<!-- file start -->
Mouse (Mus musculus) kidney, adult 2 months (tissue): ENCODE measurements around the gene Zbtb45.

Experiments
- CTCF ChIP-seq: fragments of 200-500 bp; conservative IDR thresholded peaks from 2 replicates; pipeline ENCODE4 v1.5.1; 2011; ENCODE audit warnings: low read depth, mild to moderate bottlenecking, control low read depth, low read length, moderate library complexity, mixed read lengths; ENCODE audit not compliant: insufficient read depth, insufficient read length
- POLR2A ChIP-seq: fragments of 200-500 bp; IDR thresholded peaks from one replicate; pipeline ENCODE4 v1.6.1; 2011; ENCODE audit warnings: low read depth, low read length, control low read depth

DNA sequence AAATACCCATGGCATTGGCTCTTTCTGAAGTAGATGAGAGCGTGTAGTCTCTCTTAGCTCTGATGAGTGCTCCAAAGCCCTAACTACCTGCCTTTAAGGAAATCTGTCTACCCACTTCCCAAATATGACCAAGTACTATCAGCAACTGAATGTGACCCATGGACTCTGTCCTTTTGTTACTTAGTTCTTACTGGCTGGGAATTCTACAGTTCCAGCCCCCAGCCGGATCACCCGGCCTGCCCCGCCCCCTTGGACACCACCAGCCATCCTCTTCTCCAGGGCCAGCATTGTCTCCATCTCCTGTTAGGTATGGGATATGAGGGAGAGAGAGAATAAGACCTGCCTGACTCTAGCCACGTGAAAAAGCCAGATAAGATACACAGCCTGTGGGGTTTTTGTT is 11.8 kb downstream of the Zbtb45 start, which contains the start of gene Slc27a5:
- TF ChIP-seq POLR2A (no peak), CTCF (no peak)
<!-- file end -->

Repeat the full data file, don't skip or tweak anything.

Mouse (Mus musculus) kidney, adult 2 months (tissue): ENCODE measurements around the gene Zbtb45.

Experiments
- CTCF ChIP-seq: fragments of 200-500 bp; conservative IDR thresholded peaks from 2 replicates; pipeline ENCODE4 v1.5.1; 2011; ENCODE audit warnings: low read depth, mild to moderate bottlenecking, control low read depth, low read length, moderate library complexity, mixed read lengths; ENCODE audit not compliant: insufficient read depth, insufficient read length
- POLR2A ChIP-seq: fragments of 200-500 bp; IDR thresholded peaks from one replicate; pipeline ENCODE4 v1.6.1; 2011; ENCODE audit warnings: low read depth, low read length, control low read depth

DNA sequence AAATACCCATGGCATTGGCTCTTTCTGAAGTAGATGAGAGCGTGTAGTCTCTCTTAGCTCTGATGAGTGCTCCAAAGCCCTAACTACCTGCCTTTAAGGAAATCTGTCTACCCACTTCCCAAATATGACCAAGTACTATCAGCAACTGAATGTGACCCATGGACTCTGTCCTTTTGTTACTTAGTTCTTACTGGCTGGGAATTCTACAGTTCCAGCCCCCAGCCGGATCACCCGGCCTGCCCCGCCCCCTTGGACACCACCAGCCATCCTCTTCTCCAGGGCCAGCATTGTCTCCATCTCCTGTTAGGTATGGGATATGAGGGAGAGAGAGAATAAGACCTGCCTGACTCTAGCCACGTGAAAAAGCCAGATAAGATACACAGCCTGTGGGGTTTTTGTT is 11.8 kb downstream of the Zbtb45 start, which contains the start of gene Slc27a5:
- TF ChIP-seq POLR2A (no peak), CTCF (no peak)